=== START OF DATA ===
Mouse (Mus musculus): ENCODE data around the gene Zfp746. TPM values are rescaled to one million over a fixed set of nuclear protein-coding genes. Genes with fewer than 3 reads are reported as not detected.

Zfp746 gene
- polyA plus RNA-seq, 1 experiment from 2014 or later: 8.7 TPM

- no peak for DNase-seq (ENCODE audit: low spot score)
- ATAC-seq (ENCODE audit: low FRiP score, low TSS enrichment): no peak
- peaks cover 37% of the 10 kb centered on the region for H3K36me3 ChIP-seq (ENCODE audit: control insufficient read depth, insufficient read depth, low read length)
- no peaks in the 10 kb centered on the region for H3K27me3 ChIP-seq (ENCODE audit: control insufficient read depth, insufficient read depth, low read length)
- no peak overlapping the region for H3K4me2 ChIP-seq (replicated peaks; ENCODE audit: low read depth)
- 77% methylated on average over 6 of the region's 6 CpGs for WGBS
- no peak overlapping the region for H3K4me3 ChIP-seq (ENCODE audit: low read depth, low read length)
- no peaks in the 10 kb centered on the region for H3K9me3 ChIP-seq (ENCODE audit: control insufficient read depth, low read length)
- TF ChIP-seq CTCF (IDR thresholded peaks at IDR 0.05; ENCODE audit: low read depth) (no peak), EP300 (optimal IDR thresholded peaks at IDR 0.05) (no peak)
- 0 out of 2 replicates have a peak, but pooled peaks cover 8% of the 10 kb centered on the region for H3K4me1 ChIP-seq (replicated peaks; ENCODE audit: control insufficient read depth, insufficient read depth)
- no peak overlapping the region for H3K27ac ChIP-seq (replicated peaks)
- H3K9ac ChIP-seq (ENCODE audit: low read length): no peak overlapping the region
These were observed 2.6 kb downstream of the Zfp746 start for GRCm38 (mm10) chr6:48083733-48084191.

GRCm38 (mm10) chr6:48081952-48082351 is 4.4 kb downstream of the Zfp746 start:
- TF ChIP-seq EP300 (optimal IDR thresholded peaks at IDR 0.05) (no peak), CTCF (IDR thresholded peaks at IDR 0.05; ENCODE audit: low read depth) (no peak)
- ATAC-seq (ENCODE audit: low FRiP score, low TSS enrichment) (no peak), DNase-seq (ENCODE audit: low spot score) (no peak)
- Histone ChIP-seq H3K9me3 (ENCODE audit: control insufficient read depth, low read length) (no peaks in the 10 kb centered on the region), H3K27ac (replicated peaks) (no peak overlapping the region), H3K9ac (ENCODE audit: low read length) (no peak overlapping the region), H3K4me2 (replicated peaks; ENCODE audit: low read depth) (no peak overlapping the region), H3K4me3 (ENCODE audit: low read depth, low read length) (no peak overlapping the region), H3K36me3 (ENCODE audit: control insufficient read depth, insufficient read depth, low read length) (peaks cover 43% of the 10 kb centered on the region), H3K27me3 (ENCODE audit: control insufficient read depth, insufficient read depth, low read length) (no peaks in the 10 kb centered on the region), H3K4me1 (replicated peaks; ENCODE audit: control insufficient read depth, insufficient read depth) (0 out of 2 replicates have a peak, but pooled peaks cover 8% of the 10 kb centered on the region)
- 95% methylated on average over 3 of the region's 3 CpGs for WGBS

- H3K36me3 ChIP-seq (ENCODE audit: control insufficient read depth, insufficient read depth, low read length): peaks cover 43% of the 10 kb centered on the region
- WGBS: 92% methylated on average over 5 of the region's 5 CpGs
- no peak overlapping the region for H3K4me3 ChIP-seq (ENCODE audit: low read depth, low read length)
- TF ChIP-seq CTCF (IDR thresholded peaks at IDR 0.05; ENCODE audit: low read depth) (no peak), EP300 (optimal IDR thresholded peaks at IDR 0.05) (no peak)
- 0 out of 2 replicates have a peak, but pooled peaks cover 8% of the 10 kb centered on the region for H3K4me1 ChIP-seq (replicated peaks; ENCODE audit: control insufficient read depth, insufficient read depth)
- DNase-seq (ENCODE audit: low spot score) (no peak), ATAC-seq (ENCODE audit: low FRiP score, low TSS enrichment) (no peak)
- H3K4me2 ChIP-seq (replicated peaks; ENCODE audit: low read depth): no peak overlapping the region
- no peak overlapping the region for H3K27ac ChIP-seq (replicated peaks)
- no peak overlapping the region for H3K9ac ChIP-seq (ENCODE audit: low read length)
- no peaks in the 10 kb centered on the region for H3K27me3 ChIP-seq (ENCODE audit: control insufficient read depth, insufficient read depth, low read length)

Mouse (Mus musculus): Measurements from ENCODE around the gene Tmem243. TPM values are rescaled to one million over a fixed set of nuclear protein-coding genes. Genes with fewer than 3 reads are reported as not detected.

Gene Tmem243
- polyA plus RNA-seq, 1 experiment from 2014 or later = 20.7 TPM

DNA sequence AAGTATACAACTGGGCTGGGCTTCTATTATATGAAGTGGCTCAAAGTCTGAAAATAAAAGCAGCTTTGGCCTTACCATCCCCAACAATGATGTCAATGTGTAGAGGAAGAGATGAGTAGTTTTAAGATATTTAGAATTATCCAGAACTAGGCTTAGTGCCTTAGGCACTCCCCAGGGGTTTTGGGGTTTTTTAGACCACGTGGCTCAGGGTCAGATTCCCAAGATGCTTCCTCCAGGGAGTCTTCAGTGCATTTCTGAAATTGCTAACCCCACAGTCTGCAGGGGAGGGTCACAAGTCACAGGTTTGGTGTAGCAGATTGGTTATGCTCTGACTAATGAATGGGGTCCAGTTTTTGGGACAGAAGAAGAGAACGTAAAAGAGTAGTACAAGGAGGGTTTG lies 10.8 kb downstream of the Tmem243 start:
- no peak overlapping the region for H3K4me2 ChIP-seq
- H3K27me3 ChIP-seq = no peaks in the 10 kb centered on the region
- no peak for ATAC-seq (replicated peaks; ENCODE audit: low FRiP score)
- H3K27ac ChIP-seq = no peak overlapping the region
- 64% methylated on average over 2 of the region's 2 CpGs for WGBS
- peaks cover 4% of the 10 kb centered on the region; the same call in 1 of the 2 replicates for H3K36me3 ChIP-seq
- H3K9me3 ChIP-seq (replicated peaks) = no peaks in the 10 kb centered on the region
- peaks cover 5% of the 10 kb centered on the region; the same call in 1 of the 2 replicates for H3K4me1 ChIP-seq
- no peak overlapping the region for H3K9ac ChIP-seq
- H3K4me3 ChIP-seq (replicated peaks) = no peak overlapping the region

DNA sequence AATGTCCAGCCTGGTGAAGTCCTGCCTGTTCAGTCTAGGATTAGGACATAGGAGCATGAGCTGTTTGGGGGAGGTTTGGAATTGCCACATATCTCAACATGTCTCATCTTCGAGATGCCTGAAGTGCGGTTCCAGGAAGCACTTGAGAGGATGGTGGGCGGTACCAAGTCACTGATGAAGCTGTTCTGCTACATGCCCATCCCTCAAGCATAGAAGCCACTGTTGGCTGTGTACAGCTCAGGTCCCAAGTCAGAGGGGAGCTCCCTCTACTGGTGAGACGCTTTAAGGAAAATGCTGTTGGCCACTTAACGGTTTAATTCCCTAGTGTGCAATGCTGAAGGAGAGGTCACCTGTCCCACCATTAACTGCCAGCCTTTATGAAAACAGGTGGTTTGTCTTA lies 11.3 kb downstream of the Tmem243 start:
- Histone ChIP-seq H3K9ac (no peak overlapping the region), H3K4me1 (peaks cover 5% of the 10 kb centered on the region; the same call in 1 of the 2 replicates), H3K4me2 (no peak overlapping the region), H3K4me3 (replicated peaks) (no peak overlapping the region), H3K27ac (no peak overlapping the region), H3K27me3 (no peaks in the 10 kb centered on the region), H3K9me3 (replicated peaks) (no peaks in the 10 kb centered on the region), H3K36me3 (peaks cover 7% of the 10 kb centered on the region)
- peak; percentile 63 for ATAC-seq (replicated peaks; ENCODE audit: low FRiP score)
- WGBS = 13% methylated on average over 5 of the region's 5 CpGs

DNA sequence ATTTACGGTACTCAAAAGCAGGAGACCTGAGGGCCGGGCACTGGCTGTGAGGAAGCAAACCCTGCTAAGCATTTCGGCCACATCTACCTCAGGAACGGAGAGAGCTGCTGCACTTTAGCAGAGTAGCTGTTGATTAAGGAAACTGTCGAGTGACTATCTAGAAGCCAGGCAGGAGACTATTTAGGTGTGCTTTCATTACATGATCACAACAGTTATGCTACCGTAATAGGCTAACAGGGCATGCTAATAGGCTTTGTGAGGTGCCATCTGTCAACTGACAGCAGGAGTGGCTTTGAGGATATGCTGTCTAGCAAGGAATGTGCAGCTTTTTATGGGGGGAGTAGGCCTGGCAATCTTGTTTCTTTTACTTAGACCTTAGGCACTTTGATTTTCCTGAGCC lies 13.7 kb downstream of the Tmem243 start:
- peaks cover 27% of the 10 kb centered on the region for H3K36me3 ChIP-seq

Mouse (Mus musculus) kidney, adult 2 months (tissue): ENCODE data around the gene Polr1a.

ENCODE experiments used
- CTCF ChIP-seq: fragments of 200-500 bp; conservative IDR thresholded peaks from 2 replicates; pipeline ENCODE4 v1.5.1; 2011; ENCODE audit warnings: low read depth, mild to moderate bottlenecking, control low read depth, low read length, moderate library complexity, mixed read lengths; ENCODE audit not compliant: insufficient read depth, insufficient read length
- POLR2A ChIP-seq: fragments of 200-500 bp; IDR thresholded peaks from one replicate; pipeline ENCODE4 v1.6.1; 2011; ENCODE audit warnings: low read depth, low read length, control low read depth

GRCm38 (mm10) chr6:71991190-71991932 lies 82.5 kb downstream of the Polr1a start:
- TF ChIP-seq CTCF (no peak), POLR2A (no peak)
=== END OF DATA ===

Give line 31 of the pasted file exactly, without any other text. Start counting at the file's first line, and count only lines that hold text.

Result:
- no peaks in the 10 kb centered on the region for H3K27me3 ChIP-seq (ENCODE audit: control insufficient read depth, insufficient read depth, low read length)